- To put the Mac in sleep mode, I used to just close it. On the PC, I have to go to the Start Menu, select “Shut Down,” then choose “Standby” (this process might not be described perfectly because I don’t want to bring my PC laptop out of standby right now to check. That is slow, too. I’m typing this post on a Mac!)
I really like Mail.app, and still use it at home. I have not yet figured out how to effectively search my mail in Exchange like I did effortlessly in Mail.app. (Yeah, yeah, Exchange can be kind of lame, but the GoodLink software that pushes mail to my Treo is all worth it. And I know you can get POP/IMAP mail with SnapperMail on a Treo, but been there, done that — GoodLink is WAY better.) Exchange isn’t required in the Windows environment, just thought I would mention it anyway.
- I spent part of the weekend fooling around with the Bluetooth on my PC and it didn’t quite work. I’m sure I’ll get there, but I doubt I’ll be very well-positioned for Bluetooth heroics with the PC. Stranded families are unlikely to appreciate the slow wake-up of the PC when every moment is critical.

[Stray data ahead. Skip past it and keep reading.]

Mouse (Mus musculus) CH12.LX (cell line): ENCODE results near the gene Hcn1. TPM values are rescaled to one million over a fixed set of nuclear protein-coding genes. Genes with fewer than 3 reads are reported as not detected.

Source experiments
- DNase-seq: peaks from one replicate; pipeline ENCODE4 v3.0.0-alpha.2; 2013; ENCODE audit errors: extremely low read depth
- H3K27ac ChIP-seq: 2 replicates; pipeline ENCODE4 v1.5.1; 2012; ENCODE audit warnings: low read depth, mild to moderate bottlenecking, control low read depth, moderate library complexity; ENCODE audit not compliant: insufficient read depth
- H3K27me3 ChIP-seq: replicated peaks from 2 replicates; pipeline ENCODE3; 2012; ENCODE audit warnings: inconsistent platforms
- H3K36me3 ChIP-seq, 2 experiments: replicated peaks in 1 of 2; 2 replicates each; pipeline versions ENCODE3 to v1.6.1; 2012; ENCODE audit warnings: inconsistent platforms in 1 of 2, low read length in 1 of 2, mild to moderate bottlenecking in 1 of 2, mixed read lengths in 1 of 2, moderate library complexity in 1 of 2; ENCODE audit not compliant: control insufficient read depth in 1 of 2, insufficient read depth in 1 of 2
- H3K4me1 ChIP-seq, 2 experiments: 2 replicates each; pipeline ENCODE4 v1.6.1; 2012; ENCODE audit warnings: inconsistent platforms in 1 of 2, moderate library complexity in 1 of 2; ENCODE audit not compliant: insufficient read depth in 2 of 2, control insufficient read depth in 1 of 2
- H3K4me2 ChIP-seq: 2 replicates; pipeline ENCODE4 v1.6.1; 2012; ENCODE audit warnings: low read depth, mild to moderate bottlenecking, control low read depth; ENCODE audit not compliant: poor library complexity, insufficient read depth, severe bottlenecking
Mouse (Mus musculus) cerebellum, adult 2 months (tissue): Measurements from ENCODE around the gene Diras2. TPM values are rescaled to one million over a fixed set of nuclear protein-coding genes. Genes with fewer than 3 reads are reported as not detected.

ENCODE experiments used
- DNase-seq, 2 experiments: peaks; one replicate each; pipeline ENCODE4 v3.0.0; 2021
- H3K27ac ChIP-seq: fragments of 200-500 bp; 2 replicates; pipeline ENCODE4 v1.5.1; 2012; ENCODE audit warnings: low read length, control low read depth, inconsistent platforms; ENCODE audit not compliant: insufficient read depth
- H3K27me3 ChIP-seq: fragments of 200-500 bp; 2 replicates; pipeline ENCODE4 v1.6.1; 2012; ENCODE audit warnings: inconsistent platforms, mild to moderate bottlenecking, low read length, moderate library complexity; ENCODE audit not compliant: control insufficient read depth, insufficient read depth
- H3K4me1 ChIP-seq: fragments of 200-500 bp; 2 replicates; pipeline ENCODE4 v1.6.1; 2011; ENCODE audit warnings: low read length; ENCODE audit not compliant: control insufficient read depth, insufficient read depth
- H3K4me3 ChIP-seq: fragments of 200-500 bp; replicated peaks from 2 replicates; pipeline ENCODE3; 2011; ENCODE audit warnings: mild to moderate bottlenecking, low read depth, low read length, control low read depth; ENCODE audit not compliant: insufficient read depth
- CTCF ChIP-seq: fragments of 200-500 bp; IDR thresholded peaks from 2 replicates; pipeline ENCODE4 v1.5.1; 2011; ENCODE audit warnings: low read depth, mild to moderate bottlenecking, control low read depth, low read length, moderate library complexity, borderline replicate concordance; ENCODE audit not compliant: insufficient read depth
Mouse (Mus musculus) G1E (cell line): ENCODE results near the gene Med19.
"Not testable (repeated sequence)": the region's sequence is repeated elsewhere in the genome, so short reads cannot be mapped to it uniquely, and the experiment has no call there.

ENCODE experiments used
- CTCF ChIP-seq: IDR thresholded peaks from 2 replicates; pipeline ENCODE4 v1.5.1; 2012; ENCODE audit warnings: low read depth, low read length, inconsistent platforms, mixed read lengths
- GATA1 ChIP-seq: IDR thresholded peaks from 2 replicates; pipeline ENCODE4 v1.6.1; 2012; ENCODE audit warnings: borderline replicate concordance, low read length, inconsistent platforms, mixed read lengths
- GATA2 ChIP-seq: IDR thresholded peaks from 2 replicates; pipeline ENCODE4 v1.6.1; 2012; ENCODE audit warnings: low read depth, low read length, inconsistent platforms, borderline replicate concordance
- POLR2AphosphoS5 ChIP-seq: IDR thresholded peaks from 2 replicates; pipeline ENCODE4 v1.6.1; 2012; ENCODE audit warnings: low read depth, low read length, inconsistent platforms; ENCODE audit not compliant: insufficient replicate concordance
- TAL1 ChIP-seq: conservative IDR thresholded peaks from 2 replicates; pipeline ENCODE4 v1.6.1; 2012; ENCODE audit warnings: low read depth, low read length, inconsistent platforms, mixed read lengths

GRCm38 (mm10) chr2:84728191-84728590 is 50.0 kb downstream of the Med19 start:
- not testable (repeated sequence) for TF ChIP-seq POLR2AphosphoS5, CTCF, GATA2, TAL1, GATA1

- I can’t type very well in the dark any more (that backlit keyboard. . . oh, how your memory haunts me!)
- I didn’t know how much I would miss the built-in Terminal (though it’s not perfect by any means)
- Man, it was nice having gcc and my own dev environment running on my laptop.
One good thing about using a PC at work and a Mac at home is that I can try out pretty much anything out there, but I think the best thing is that I can bitch about them both on a regular basis.